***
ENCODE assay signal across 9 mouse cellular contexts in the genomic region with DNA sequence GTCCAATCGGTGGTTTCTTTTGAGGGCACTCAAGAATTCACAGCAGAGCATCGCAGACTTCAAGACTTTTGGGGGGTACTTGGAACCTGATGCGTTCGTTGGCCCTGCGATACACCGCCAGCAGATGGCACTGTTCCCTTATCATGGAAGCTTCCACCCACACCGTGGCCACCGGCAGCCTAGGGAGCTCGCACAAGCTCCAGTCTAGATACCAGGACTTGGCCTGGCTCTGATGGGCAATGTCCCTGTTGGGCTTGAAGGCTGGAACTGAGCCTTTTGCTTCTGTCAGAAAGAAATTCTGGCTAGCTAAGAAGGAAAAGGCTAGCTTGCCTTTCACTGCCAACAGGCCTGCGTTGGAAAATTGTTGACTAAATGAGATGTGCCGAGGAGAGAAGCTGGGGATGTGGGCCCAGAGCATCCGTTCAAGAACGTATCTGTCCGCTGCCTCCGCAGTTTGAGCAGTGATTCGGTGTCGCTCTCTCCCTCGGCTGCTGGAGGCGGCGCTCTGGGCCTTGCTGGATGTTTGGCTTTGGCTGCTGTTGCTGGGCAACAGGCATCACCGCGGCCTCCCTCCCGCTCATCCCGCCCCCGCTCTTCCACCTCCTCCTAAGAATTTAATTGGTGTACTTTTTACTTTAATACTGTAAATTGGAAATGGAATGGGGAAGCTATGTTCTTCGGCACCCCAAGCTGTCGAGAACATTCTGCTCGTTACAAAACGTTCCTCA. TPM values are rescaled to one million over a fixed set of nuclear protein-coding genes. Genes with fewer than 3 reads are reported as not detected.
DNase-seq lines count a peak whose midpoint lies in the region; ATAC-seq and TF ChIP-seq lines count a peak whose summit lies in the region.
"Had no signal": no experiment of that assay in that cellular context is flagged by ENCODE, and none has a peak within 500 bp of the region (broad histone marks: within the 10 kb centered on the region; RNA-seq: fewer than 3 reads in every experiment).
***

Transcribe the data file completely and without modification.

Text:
ENCODE assay signal across 9 mouse cellular contexts in the genomic region with DNA sequence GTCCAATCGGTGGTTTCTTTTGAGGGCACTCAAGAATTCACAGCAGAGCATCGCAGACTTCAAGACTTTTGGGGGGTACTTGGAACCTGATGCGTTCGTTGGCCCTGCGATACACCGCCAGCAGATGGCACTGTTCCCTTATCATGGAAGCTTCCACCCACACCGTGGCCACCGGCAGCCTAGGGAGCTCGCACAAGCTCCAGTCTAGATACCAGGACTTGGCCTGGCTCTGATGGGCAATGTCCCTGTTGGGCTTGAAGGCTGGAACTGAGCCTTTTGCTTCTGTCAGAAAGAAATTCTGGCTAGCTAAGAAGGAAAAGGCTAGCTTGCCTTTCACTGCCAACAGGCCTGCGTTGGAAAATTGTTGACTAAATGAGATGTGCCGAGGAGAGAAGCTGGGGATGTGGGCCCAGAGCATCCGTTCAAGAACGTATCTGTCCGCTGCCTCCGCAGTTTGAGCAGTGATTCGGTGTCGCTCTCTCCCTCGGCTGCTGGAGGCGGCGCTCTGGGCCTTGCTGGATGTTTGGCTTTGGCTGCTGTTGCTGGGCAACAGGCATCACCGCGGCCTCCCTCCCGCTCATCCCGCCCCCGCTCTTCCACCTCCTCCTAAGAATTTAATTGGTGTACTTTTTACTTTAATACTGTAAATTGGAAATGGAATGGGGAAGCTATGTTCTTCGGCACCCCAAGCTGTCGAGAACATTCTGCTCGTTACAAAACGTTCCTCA. TPM values are rescaled to one million over a fixed set of nuclear protein-coding genes. Genes with fewer than 3 reads are reported as not detected.
DNase-seq lines count a peak whose midpoint lies in the region; ATAC-seq and TF ChIP-seq lines count a peak whose summit lies in the region.
"Had no signal": no experiment of that assay in that cellular context is flagged by ENCODE, and none has a peak within 500 bp of the region (broad histone marks: within the 10 kb centered on the region; RNA-seq: fewer than 3 reads in every experiment).